Hydrogen: fuel of the future?

February 6, 2018 by Vicky Anning, Cambridge University Press
As the race to find energy sources to replace our dwindling fossil fuel supplies continues apace, hydrogen is likely to play a crucial role in the future. Credit: Materials Research Society

As the race to find energy sources to replace our dwindling fossil fuel supplies continues apace, hydrogen is likely to play a crucial role in the future.

Japan has already announced its intention to become the world's first " society" - aiming to open 35 hydrogen fuelling stations by 2020. While Japanese car manufacturer Toyota expects 30 percent of its vehicles to be powered by hydrogen by 2050.

In a recent issue of MRS Energy & Sustainability, published jointly by the Materials Research Society and Cambridge University Press, scientists argue that sustainable, carbon-free methods of large-scale hydrogen production are the best way to prepare for our looming fossil-fuel free future (today hydrogen is producing from natural gas, generating large amounts of Carbon as side product).

Since water is the only bountiful source of hydrogen on the planet and sunlight is the most abundant energy source, global experts argue that solar-driven water splitting may become the technology of choice in the second half of this century - using sunlight to produce hydrogen from water.

However, the authors of three different papers focusing on the future of hydrogen suggest that significant research efforts and breakthroughs are urgently needed to help produce hydrogen on a suitably industrial scale that's fit for the 21st century and beyond.

Is hydrogen the fuel of the future?
Credit: MRS Energy & Sustainability (2017). DOI: 10.1557/mre.2017.15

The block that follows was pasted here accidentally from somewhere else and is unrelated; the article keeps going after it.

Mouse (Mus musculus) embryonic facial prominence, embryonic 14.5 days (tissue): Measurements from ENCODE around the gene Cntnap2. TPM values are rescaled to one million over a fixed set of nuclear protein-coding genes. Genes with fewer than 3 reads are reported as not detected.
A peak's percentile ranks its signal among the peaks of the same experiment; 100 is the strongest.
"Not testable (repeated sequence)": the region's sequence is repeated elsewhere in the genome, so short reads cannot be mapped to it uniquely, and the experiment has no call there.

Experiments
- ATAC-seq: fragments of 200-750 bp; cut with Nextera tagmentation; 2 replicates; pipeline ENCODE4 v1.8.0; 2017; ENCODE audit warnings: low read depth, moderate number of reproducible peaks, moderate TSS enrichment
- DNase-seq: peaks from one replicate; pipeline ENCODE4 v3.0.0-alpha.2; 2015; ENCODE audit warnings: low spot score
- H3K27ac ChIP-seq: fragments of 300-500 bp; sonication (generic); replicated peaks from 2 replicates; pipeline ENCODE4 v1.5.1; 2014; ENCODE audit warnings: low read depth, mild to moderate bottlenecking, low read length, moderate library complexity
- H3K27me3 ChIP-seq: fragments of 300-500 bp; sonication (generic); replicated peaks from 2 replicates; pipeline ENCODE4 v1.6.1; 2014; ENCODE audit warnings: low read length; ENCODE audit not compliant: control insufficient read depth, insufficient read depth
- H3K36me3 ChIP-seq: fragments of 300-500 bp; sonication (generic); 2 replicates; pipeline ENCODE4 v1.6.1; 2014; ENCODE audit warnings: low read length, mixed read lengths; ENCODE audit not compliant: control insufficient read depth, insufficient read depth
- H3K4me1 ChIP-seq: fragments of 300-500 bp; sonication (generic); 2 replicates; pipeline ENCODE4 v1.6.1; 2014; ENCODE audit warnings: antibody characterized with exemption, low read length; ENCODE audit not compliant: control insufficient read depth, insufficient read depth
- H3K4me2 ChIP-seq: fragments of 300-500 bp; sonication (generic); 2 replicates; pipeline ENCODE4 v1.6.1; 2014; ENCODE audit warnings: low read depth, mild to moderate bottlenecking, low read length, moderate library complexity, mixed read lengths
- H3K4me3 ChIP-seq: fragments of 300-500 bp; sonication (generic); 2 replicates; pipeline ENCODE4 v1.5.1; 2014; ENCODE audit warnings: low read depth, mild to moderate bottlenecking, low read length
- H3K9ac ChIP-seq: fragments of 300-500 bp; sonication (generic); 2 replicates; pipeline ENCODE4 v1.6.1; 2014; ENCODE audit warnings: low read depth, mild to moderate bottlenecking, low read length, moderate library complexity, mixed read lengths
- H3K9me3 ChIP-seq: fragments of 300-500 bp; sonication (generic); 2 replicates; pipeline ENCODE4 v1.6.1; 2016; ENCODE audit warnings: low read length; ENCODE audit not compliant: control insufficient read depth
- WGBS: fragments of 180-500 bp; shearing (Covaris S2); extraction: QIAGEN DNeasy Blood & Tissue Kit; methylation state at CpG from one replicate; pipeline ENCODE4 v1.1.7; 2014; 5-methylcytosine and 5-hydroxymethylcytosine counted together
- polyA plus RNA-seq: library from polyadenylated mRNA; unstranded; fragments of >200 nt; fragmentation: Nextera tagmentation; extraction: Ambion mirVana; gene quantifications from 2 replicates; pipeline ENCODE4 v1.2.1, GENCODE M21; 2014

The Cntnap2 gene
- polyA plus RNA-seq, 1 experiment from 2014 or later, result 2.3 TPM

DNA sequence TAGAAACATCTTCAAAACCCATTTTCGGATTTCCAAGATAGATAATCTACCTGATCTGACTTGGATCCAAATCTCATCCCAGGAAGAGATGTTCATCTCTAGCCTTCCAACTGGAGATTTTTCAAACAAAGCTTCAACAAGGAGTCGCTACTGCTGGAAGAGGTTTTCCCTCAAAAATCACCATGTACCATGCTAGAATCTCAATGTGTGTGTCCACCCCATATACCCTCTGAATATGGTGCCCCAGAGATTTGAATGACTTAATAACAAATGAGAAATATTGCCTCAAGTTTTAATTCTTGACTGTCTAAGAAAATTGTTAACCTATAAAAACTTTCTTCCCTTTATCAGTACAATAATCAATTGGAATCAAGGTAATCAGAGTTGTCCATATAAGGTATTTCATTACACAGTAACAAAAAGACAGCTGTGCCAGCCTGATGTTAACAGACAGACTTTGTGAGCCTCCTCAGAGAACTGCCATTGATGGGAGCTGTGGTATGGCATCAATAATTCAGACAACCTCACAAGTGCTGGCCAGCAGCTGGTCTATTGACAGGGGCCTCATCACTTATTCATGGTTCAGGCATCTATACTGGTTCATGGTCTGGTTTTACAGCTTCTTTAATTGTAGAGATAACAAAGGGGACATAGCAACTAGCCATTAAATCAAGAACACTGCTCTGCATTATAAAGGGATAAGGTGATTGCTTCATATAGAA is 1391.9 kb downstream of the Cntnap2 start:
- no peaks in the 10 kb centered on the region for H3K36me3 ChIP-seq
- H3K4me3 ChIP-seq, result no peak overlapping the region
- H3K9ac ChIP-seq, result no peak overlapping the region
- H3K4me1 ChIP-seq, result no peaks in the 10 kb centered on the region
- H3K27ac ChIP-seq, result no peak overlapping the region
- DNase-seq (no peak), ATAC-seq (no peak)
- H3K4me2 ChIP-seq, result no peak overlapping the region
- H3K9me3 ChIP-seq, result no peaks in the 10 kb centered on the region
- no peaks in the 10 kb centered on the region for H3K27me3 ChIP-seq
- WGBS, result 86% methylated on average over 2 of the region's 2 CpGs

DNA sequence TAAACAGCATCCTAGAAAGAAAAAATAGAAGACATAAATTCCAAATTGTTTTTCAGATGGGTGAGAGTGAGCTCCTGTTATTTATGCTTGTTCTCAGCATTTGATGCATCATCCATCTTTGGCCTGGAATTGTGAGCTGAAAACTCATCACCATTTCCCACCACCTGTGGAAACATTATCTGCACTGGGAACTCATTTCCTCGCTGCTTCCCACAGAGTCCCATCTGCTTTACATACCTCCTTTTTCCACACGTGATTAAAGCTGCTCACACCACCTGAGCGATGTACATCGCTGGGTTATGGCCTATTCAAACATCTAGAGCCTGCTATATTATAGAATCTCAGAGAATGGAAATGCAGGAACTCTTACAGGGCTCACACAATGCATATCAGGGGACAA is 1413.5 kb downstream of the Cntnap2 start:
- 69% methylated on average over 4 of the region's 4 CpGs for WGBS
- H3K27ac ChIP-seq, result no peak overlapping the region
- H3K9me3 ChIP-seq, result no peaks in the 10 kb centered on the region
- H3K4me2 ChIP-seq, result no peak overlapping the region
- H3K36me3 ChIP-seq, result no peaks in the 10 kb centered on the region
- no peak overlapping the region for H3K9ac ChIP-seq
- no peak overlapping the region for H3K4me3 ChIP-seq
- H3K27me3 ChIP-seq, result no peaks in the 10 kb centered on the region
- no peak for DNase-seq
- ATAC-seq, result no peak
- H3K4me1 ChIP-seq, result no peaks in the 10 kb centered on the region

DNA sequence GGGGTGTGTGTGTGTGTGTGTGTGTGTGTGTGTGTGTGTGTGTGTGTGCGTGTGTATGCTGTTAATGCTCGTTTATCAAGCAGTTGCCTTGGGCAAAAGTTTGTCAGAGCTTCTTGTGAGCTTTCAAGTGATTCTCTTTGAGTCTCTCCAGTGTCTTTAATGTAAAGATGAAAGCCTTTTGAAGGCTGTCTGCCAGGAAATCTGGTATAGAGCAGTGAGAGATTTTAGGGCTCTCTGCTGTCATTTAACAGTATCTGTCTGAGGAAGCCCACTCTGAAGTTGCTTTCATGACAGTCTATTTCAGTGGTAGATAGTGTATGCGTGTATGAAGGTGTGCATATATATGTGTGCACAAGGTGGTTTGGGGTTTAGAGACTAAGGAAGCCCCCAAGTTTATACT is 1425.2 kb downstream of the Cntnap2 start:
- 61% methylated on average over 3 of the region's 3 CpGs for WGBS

Roel van de Krol from the Institute for Solar Fuels in Berlin and Bruce Parkinson from the University of Wyoming share their views that the current production processes for hydrogen using photovoltaics and wind-powered electrolysis are likely to dominate for the next few decades. But, they suggest, the next logical step is to integrate light absorption and catalysis in 'direct' photoelectrolysis routes. This would offer several advantages, they argue - including lower densities and better heat management.

In her paper, Katherine Ayers from Proton OnSite in Connecticut agrees that urgent action is needed. The realities of product development timelines dictate that existing commercial technologies such as low-temperature electrolysis will have to serve the majority of our needs for at least the next 20 years, she writes. However, to accelerate the impact of fundamental work in long-term technologies, she says that improved collaboration between researchers across academic, government and industry sectors is essential - to inform basic research as well as to leverage technology breakthroughs to help find solutions to our planet's looming fuel supply problems.

Last but not least, Artur Braun from the Swiss Materials Research Institute, EMPA shows us that science can always surprise us, even in an area where we think we know everything there is to know; he and co-author Qianli Chen give us a glimpse in their paper of a remarkable finding on how protons () can move through solids - a possible breakthrough for the future hydrogen economy.

Explore further: Ultrathin black phosphorus for solar-driven hydrogen economy

More information: Roel van de Krol et al. Perspectives on the photoelectrochemical storage of solar energy, MRS Energy & Sustainability (2017). DOI: 10.1557/mre.2017.15

Katherine Ayers. Gigawatt-scale renewable hydrogen via water splitting as a case study for collaboration: The need to connect fundamental and applied research to accelerate solutions, MRS Energy & Sustainability (2017). DOI: 10.1557/mre.2017.13

Qianli Chen et al. Protons and the hydrogen economy, MRS Energy & Sustainability (2017). DOI: 10.1557/mre.2017.16

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